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Visualize and Monitor Highly Distributed Applications with Amazon CloudWatch ServiceLens

Amazon Web Services Blog -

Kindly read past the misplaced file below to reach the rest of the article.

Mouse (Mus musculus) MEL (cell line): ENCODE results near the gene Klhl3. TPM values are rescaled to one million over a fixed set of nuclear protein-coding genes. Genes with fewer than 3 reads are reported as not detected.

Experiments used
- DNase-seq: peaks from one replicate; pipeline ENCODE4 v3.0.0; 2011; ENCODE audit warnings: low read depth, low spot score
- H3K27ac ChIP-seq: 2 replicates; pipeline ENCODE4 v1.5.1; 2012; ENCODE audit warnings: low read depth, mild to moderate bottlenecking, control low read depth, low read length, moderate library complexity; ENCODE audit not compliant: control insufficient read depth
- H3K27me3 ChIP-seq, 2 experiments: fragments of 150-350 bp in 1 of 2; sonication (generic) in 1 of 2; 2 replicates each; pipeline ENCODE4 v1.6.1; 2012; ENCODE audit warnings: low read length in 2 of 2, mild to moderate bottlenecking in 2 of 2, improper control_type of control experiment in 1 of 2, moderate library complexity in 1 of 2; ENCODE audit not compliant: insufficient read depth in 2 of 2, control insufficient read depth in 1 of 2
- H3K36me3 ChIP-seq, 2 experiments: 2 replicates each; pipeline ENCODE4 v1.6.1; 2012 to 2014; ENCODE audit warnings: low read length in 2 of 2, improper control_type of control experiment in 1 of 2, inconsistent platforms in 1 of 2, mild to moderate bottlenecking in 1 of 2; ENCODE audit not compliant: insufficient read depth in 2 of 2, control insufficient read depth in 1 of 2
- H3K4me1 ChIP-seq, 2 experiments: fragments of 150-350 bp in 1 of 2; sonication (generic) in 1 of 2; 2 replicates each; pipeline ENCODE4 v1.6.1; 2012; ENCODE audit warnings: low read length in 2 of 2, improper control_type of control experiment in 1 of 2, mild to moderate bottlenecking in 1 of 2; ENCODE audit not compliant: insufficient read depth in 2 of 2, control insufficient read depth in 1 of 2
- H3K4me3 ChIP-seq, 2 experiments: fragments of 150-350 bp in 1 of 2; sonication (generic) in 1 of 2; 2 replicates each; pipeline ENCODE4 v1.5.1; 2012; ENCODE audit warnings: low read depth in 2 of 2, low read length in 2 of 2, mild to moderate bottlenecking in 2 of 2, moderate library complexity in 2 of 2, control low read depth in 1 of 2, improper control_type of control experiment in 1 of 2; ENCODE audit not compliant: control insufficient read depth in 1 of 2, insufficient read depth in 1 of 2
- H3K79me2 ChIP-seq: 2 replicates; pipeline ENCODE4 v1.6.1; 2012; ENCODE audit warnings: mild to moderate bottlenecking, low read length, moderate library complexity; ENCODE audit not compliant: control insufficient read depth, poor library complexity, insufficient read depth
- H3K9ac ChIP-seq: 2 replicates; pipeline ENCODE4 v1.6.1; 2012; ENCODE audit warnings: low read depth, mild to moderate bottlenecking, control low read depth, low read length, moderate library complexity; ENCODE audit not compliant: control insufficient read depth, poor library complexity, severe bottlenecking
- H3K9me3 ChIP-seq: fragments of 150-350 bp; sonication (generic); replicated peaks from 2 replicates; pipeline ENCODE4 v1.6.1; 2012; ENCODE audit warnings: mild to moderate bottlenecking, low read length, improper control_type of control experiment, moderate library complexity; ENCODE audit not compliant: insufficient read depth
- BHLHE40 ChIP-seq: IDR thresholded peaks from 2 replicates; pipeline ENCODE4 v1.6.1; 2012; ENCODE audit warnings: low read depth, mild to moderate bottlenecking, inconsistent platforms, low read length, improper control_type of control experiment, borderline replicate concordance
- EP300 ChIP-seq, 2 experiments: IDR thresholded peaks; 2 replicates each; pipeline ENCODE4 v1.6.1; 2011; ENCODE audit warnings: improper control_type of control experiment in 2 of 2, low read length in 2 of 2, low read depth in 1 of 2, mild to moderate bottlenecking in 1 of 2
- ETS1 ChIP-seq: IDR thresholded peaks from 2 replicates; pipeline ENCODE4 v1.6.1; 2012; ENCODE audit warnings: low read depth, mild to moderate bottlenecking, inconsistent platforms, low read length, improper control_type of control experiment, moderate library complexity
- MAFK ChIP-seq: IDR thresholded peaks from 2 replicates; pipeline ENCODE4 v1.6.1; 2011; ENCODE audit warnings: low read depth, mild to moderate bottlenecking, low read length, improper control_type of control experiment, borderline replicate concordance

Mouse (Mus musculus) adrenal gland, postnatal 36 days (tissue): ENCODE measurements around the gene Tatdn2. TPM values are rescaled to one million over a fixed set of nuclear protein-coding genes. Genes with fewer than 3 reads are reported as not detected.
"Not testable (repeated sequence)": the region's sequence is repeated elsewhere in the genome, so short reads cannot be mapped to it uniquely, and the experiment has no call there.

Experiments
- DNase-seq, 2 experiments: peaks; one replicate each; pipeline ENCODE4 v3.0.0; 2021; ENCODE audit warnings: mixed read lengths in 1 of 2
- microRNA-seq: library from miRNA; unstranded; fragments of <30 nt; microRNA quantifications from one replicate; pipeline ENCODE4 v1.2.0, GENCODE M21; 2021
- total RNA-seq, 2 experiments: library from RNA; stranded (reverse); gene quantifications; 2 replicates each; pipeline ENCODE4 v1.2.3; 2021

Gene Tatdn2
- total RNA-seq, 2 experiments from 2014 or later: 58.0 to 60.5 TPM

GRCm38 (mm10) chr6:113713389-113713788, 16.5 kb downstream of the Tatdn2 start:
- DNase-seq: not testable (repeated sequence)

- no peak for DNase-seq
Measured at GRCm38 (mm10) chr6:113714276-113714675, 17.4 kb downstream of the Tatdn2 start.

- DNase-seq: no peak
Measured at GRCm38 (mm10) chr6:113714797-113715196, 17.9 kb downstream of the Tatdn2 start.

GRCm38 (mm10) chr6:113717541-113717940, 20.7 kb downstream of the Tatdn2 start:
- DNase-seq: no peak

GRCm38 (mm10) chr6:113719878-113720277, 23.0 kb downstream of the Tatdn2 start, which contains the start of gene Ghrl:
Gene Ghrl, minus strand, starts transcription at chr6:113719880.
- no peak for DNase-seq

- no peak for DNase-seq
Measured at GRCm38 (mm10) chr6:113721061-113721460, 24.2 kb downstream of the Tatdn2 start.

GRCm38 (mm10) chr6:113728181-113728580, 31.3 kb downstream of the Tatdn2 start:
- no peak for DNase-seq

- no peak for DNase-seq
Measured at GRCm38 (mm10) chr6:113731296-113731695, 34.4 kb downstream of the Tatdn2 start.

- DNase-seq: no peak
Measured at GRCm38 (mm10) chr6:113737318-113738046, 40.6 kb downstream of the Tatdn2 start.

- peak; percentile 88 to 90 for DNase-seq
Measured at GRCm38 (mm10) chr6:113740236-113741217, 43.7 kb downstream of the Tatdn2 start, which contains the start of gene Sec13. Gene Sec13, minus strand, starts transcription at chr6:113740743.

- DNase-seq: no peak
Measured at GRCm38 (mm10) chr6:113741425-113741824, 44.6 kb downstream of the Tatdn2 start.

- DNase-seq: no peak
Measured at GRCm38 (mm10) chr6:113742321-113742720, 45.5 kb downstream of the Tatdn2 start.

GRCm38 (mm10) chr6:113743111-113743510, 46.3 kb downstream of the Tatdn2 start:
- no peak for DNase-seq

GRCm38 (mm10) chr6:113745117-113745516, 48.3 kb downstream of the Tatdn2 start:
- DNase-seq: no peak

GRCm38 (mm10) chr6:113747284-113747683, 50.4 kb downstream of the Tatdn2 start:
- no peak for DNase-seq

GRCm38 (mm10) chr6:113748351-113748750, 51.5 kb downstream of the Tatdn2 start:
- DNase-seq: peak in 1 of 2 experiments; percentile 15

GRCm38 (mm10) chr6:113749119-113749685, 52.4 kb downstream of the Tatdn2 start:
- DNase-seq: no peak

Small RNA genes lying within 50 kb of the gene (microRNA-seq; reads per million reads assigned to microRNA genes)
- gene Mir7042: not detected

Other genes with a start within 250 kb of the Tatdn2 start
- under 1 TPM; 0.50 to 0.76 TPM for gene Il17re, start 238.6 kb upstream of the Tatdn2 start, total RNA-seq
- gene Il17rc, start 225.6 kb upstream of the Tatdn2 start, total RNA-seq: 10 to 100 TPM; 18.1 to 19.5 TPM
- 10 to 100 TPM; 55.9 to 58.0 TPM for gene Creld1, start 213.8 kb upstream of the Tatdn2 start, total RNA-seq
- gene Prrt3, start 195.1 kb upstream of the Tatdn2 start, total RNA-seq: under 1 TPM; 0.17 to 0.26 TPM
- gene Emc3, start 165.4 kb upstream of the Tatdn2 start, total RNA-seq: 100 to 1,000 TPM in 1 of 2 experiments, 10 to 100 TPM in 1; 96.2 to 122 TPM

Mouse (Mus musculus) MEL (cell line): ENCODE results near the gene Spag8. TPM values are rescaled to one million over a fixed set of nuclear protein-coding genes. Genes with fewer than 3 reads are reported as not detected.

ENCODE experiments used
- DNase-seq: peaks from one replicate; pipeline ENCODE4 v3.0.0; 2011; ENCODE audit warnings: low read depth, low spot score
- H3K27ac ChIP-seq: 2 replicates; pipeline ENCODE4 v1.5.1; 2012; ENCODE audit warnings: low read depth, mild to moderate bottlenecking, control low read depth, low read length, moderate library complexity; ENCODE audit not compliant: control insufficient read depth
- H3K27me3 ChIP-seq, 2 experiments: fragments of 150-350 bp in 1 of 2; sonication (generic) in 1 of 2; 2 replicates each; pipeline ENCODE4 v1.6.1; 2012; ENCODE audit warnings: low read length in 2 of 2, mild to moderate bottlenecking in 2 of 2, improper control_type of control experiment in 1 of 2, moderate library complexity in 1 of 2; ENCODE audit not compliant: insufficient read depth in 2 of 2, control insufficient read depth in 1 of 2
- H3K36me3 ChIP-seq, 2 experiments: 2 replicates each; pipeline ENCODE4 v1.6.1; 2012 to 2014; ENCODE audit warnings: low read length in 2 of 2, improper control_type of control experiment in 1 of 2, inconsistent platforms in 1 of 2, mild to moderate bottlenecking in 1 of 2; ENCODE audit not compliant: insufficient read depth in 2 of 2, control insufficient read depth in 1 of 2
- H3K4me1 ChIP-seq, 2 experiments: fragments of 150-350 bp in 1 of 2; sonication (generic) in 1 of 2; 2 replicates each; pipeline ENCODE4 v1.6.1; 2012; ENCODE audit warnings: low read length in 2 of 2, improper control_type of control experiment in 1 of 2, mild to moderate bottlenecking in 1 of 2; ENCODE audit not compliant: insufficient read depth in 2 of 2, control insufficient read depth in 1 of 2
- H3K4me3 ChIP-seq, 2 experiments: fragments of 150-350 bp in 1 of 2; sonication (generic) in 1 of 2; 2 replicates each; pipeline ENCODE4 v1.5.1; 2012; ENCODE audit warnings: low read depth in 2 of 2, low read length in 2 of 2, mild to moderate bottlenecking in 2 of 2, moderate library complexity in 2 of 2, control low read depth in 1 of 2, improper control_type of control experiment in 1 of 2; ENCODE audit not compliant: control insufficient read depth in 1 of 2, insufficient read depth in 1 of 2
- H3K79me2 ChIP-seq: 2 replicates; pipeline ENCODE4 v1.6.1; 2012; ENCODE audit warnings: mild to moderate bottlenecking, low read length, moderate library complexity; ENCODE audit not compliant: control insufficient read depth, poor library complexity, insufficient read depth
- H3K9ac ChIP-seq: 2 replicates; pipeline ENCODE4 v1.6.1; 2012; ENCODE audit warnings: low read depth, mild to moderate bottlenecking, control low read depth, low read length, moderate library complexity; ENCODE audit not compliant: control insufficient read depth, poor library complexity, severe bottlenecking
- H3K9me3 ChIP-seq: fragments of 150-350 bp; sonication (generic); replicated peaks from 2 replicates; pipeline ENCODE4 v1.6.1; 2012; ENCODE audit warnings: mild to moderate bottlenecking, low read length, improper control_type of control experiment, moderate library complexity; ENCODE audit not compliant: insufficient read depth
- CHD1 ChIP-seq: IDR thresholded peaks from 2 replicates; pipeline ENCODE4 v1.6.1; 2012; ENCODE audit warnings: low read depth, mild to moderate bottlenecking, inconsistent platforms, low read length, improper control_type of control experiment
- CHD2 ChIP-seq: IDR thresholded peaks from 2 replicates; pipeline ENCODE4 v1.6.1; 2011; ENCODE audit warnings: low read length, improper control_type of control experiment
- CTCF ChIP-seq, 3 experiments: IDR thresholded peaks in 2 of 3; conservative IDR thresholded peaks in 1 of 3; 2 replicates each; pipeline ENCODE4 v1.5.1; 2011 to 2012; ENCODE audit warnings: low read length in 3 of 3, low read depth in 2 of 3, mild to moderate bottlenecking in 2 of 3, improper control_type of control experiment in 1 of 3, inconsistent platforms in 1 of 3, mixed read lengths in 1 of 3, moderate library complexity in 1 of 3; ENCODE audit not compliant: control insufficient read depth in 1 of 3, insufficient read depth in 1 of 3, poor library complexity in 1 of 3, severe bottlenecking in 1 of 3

Increasingly distributed applications, with thousands of metrics and terabytes of logs, can be a challenge to visualize and monitor. Gaining an end-to-end insight of the applications and their dependencies to enable rapid pinpointing of performance bottlenecks, operational issues, and customer impact quite often requires the use of multiple dedicated tools each presenting their own particular facet of information. This in turn leads to more complex data ingestion, manual stitching together of the various insights to determine overall performance, and increased costs from maintaining multiple solutions. Amazon CloudWatch ServiceLens, announced today, is a new fully managed observability solution to help with visualizing and analyzing the health, performance, and availability of highly distributed applications, including those with dependencies on serverless and container-based technologies, all in one place. By enabling you to easily isolate endpoints and resources that are experiencing issues, together with analysis of correlated metrics, logs, and application traces, CloudWatch ServiceLens helps reduce Mean Time to Resolution (MTTR) by consolidating all of this data in a single place using a service map. From this map you can understand the relationships and dependencies within your applications, and dive deep into the various logs, metrics, and traces from a single tool to help you quickly isolate faults. Crucial time spent correlating metrics, logs, and trace data from across various tools is saved, thus reducing any downtime incurred by end users. Getting Started with Amazon CloudWatch ServiceLens Let’s see how we can take advantage of Amazon CloudWatch ServiceLens to diagnose the root cause of an alarm triggered from an application. My sample application reads and writes transaction data to a Amazon DynamoDB table using AWS Lambda functions. An Amazon API Gateway is my application’s front-end, with resources for GET and PUT requests, directing traffic to the corresponding GET and PUT lambda functions. The API Gateway resources and the Lambda functions have AWS X-Ray tracing enabled, and the API calls to DynamoDB from within the Lambda functions are wrapped using the AWS X-Ray SDK. You can read more about how to instrument your code, and work with AWS X-Ray, in the Developer Guide. An error condition has triggered an alarm for my application, so my first stop is the Amazon CloudWatch Console, where I click the Alarm link. I can see that there is some issue with availability with one or more of my API Gateway resources. Let’s drill down to see what might be going on. First I want to get an overview of the running application so I click Service Map under ServiceLens in the left-hand navigation panel. The map displays nodes representing the distributed resources in my application. The relative size of the nodes represents the amount of request traffic that each is receiving, as does the thickness of the links between them. I can toggle the map between showing Requests modes or Latency mode. Using the same drop-down I can also toggle the option to change relative sizing of the nodes. The data shown for Request mode or Latency mode helps me isolate nodes that I need to triage first. Clicking View connections can also be used to aid in the process, since it helps me understand incoming and outgoing calls, and their impact on the individual nodes. I’ve closed the map legend in the screenshot so we can get a good look at all the nodes, for reference here it is below. From the map I can immediately see that my front-end gateway is the source of the triggered alarm. The red indicator on the node is showing me that there are 5xx faults associated with the resource, and the length of the indicator relative to the circumference gives me some idea of how many requests are faulting compared to successful requests. Secondly, I can see that the Lambda functions that are handling PUT requests through the API are showing 4xx errors. Finally I can see a purple indicator on the DynamoDB table, indicating throttling is occurring. At this point I have a pretty good idea of what might be happening, but let’s dig a little deeper to see what CloudWatch ServiceLens can help me prove. In addition to Map view, I can also toggle List view. This gives me at-a-glance information on average latency, faults, and requests/min for all nodes and is specifically ordered by default to show the “worst” node first, using a sort order of descending by fault rate – descending by number of alarms in alarm – ascending by Node name. Returning to Map view, hovering my mouse over the node representing my API front-end also gives me similar insight into traffic and faulting request percentage, specific to the node. To see even more data, for any node, clicking it will open a drawer below the map containing graphed data for that resource. In the screenshot below I have clicked on the ApiGatewayPutLambdaFunction node. The drawer, for each resource, enables me to jump to view logs for the resource (View logs), traces (View traces), or a dashboard (View dashboard). Below, I have clicked View dashboard for the same Lambda function. Scrolling through the data presented for that resource, I note that the duration of execution is not high, while all invokes are going into error in tandem. Returning to the API front-end that is showing the alarm, I’d like to take look at the request traces so I click the node to open the drawer, then click View traces. I already know from the map that 5xx and 4xx status codes are being generated in the code paths selected by PUT requests coming into my application so I switch Filter type to be Status code, then select both 502 and 504 entries in the list, finally clicking Add to filter. The Traces view switches to show me the traces that resulted in those error codes, the response time distribution and a set of traces. Ok, now we’re getting close! Clicking the first trace ID, I get a wealth of data including exception messages about that request – more than I can show in a single screenshot! For example, I can see the timelines of each segment that was traced as part of the request. Scrolling down further, I can view exception details (below this I can also see log messages specific to the trace too) – and here lays my answer, confirming the throttling indicator that I saw in the original map. I can also see this exception message in the log data specific to the trace, shown at the foot of the page. Previously, I would have had to scan through logs for the entire application to hopefully spot this message, being able to drill down from the map is a significant time saver. Now I know how to fix the issue and get the alarm resolved – increase the write provisioning for the table! In conjunction with CloudWatch ServiceLens, Amazon CloudWatch has also launched a preview of CloudWatch Synthetics that helps to monitor endpoints using canaries that run 24×7, 365 days a year, so that I am quickly alerted of issues that my customers are facing. These are also visualized on the Service Map and just as I did above, I can drill down to the traces to view transactions that originated from a canary. The faster I can dive deep into a consolidated view of an operational failure or an alarm, the faster I can root cause the issue and help reduce time to resolution and mitigate the customer impact. Amazon CloudWatch ServiceLens is available now in all commercial AWS Regions. — Steve